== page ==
Smoking largest contributing factor to non-AIDS related cancers

09 March 2015
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Smoking is the biggest contributing factor to the total burden of non-AIDS related cancers for people living with HIV (PLHIV) in the United States, when compared to all other risk factors. Studies show that PLHIV who smoke, or used to smoke, have a 37 percent increased risk of non-AIDS related cancers in comparison to a control group, and a 29 percent increased risk when lung cancer is not taken into the equation. Halting the progression of HIV to AIDS could prevent another up to eight percent of non-AIDS cancer. This show different research studies presented at the Conference on Retroviruses and Opportunistic Infections (CROI) last week.

A large cohort study looked at the incidence of non-AIDS-related cancer and found that lung cancer was the most common non-AIDS-related cancer in this cohort. The study concluded that smoking had a much greater impact compared with the other risk factors that were considered, including a low CD4 cell count, which had the second greatest impact.

Since the introduction of antiretroviral therapy (ART), there has been a significant decrease in AIDS-related cancer incidence and a significant increase in non-AIDS related cancer incidence among PLHIV. A number of factors are believed to contribute to this increased trend, although none of these factors have been confirmed to be contributing most significantly. The increased age of the population of PLHIV was believed to contribute strongly towards the increased incidence of non-AIDS related cancer, as it also does in the general population, thus simply reflecting the normal ageing process. A higher frequency of smoking, recreational drug or alcohol use, and higher rates of co-infection with other viruses, specifically cancers relating to hepatitis B (HBV) and hepatitis C (HCV), is also considered to contribute to the increased incidence of non-AIDS related cancer in PLHIV.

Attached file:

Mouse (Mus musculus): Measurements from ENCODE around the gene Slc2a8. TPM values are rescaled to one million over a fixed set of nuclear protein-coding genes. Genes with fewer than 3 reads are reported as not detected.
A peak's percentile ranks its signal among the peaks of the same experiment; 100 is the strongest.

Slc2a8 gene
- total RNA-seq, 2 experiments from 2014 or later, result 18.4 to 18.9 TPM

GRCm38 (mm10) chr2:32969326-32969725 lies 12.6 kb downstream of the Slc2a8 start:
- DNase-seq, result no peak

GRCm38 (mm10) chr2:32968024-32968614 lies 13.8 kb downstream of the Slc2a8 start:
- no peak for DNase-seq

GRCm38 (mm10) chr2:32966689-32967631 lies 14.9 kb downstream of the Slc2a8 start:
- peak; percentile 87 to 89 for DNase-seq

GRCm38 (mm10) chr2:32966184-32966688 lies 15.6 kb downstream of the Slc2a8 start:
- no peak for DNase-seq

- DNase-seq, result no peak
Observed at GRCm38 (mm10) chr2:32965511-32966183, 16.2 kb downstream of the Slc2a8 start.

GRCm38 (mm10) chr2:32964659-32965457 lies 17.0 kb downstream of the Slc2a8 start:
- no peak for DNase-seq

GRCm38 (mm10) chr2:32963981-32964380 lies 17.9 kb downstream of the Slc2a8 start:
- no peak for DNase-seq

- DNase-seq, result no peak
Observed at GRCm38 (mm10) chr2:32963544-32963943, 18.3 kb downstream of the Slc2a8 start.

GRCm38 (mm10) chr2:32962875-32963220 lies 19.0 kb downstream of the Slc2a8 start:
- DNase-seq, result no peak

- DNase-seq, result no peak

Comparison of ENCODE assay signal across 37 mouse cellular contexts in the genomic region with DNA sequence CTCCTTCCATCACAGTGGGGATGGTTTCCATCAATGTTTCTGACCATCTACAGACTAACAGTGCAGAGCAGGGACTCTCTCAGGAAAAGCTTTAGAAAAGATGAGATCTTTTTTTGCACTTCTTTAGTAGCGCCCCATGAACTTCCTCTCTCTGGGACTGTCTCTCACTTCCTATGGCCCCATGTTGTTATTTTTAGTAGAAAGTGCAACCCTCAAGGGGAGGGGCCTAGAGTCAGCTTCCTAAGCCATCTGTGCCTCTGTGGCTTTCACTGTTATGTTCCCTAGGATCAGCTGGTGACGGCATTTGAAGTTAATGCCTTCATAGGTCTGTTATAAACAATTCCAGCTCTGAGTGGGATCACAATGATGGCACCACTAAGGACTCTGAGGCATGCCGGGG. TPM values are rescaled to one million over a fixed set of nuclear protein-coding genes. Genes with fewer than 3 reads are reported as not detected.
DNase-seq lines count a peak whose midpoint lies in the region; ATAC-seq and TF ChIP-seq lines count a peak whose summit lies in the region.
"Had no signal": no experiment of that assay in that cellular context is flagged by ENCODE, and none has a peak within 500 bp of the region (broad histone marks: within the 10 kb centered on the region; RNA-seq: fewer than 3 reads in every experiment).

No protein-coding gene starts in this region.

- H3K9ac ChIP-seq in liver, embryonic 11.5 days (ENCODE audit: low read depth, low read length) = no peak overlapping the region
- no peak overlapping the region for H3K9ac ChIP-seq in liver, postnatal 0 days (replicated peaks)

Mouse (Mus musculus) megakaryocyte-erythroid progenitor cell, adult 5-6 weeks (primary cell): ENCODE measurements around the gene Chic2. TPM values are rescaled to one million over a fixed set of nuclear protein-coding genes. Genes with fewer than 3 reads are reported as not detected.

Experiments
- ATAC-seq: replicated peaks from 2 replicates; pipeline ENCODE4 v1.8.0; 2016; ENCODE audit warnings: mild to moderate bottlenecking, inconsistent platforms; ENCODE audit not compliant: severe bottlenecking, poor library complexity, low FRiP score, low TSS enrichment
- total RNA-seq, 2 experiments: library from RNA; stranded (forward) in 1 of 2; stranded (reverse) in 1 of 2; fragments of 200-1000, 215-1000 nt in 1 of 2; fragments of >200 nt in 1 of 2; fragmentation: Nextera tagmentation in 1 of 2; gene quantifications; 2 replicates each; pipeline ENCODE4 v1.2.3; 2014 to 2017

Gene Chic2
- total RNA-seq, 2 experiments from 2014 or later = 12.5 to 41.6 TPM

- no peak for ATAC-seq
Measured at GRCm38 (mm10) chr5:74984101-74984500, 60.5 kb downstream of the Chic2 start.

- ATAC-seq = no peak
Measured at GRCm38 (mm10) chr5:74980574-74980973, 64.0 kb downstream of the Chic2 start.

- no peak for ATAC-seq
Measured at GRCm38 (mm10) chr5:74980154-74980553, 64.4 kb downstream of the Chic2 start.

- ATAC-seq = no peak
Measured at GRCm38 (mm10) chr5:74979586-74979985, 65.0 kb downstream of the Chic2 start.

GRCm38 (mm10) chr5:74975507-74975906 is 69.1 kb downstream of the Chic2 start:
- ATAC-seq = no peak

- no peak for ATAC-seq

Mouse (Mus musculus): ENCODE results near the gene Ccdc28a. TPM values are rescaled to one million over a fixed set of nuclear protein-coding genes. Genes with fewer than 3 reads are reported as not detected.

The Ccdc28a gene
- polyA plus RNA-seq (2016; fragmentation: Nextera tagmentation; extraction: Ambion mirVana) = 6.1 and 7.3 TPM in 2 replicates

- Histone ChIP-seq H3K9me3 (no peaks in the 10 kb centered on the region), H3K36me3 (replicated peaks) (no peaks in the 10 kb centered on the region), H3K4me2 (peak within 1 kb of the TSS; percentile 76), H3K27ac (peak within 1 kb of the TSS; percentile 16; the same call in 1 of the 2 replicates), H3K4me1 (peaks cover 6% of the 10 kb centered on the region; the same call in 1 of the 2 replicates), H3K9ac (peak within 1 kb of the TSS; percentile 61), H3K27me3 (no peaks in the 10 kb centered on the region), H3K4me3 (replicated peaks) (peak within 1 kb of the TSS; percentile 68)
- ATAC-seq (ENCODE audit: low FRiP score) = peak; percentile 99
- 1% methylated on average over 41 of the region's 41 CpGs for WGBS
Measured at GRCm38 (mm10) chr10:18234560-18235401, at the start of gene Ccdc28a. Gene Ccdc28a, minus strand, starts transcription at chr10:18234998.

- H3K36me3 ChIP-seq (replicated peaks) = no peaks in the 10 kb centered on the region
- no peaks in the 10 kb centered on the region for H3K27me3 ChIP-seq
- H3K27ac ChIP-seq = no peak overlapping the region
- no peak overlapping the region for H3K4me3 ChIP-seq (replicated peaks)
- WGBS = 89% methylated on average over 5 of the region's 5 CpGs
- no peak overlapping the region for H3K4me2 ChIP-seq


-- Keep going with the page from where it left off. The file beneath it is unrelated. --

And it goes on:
This new research indicates that smoking is the main risk factor contributing to the development of non-AIDS related cancer. In order to reduce the non-AIDS cancer burden in adults living with HIV, effective interventions to reduce smoking are needed, along with a continued focus on HIV treatment. This effectively means that HIV prevention programmes should start targeting individuals at risk for HIV and include measures to prevent smoking.

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